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BFCSA investigates fraud involving lenders, spruikers and financial planners worldwide.  Full Doc, Low Doc, No Doc loans, Lines of Credit and Buffer loans appear to be normal profit making financial products, however, these loans are set to implode within seven years.  For the past two decades, Ms Brailey, President of BFCSA (Inc), has been a tireless campaigner, championing the cause of older and low income people around the Globe who have fallen victim to banking and finance scams.  She has found that people of all ages are being targeted by Bankers offering faulty lending products. BFCSA warn that anyone who has signed up for one of these financial products, is in grave danger of losing their home.


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BFCSA: David Murray AO needs to GO! He says system "over-regulated" How Pompous is that?

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 Does anyone take D Murray and Bank Cronies seriously?   His Inquiry is a waste of taxpayers money.  This email address is being protected from spambots. You need JavaScript enabled to view it.


CommBank scandal raises pressure on Murray inquiry

SMH Editorial Date  June 27, 2014

The Abbott government, the Commonwealth Bank of Australia, the whole financial services sector and the corporate watchdog are on notice. They must eradicate the remnants of cowboy culture among those who manage our money and plug yawning gaps in consumer protection measures.  A Senate committee this week made out a very strong case for a judicial inquiry or royal commission into the CBA's behaviour relating to financial planning, proposing such an inquiry could also make broader recommendations on the Australian Securities and Investments Commission and laws covering the whole sector.

The case may be even stronger on July 15. That's when the government's Financial System Inquiry led by former Commonwealth Bank chief David Murray must show it is treating these problems seriously.  Public trust in those entrusted to protect our growing pool of savings - largely from compulsory, tax-subsidised superannuation - is already worryingly low.  The Senate committee raises more reasons for concern and proposes regulators look closely at the likes of of Macquarie Private Equity.  The committee found internal and external safeguards had failed to ensure professional, let alone non-criminal behaviour among some CBA planning staff..................The Herald does not accept Senator Bushby's argument that the recommendations of the committee relating to ASIC "should be informed by the wider inquiry (FSI)". It should be the other way around. The Murray panel must further investigate and flesh out the unresolved issues in the committee report.  Senator Bushby argues against a royal commission, claiming a series of inquiries has already established facts and that even if a commission recommended new practices, many changes had already occurred at ASIC and CBA.  That may well not be enough.  What's more, it’s a huge leap of faith to think the FSI can be effective without coercive powers, given the committee found "the CBA deliberately played down the seriousness and extent of problems in (planning) in an attempt to avoid ASIC's scrutiny, contain adverse publicity and minimise compensation payments. In effect, the CBA managed, for some considerable time, to keep the committee, ASIC and its clients in the dark."............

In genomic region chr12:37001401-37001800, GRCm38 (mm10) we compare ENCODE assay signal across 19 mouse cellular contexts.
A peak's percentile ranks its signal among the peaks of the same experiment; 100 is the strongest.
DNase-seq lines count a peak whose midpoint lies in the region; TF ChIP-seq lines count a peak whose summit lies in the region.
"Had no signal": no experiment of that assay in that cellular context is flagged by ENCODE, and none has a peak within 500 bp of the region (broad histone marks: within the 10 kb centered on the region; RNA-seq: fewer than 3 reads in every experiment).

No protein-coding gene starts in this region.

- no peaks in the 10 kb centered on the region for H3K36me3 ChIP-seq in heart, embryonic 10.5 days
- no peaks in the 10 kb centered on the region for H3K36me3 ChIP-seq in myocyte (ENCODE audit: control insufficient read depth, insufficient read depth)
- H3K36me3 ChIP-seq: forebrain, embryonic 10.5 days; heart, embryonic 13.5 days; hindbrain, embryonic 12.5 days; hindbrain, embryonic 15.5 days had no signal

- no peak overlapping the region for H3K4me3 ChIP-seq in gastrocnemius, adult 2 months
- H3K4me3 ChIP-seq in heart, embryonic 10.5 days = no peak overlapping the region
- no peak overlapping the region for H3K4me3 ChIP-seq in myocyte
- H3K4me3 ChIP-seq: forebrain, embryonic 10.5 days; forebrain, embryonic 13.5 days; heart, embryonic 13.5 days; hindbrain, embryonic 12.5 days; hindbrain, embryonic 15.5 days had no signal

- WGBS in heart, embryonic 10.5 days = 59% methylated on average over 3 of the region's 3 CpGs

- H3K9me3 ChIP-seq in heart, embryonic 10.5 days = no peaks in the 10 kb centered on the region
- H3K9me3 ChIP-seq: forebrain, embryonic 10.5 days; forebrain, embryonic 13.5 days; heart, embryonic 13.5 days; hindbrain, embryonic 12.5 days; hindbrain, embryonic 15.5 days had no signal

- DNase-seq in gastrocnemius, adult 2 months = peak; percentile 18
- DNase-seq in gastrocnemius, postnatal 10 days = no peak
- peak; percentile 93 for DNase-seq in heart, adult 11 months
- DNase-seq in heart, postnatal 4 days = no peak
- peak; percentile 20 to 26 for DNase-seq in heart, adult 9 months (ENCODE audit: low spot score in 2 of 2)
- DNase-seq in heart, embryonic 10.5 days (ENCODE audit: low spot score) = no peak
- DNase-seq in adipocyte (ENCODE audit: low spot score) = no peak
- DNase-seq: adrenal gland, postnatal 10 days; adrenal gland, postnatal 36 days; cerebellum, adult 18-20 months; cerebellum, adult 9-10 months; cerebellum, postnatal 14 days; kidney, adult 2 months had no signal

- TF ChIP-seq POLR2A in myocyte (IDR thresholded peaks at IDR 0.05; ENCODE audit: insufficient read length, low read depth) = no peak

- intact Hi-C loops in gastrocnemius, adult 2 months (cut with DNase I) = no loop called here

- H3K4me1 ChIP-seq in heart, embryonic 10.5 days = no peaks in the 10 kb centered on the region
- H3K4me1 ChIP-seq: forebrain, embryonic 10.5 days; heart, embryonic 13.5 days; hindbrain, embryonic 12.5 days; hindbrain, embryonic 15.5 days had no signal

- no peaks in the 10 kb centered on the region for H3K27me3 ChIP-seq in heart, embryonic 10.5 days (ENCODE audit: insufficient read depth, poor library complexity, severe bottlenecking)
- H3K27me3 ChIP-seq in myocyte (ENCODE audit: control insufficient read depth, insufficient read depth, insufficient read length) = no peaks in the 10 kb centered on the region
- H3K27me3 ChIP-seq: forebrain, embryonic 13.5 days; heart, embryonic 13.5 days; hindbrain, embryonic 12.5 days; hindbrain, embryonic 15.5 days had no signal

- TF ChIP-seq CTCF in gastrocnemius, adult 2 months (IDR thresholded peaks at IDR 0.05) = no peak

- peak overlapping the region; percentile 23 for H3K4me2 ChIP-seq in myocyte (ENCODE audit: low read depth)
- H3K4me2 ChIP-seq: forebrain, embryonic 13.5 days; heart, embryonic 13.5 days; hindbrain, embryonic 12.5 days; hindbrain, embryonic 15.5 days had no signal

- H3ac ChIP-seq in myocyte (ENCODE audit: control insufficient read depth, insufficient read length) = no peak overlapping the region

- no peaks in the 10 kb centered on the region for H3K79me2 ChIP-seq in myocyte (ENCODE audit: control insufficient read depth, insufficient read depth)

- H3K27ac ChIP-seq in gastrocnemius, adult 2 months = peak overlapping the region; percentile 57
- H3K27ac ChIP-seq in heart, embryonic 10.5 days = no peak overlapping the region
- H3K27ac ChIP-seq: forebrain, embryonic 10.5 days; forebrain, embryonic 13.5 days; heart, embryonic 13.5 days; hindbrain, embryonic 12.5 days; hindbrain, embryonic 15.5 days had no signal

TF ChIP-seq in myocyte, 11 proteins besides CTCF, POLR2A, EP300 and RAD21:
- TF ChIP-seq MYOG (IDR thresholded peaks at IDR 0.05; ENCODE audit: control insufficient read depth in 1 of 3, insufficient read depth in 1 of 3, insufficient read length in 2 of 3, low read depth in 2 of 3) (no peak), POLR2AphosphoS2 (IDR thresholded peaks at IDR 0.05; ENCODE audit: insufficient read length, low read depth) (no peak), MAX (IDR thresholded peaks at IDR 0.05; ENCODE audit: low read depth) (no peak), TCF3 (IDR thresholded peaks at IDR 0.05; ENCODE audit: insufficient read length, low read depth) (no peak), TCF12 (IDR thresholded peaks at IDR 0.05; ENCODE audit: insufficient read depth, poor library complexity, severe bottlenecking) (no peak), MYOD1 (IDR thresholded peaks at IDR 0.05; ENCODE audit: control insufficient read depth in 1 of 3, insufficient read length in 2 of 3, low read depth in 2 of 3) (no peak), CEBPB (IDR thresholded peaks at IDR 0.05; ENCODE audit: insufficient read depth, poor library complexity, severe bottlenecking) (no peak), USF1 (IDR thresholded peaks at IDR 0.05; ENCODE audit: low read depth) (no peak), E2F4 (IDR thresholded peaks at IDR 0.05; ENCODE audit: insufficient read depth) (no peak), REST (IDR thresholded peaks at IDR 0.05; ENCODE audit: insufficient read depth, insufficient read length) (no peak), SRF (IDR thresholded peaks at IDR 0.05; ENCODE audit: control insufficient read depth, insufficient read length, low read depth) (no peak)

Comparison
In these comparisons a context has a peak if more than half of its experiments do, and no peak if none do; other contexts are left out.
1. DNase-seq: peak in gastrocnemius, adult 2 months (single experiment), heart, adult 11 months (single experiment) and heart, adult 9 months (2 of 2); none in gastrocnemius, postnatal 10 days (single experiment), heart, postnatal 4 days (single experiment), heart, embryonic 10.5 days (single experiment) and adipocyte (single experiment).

The only public hint at what the interim report will say came in a speech Mr Murray gave on May 1.  "Major financial providers are telling us the financial system is competitive but over-regulated, " Mr Murray said. "Consumers are saying that the regulatory framework is generally sound and lending has improved – but there are concerns about disclosure and financial advice and investment … Regulators are saying the system works well, or are asking for more powers."  Consumer protection was not one of three "fundamental issues" Mr Murray said were concerning, but he raised the following as one question on which his inquiry would focus: "Is our regulation appropriately calibrated to provide confidence in our financial system while allowing technological change, innovation and entrepreneurship?"  The Senate report, the losses by CBA customers and the failures of ASIC give plenty of reasons to lose confidence in our financial system. The onus is on the Murray inquiry to restore that confidence. If not, a royal commission will be necessary...............

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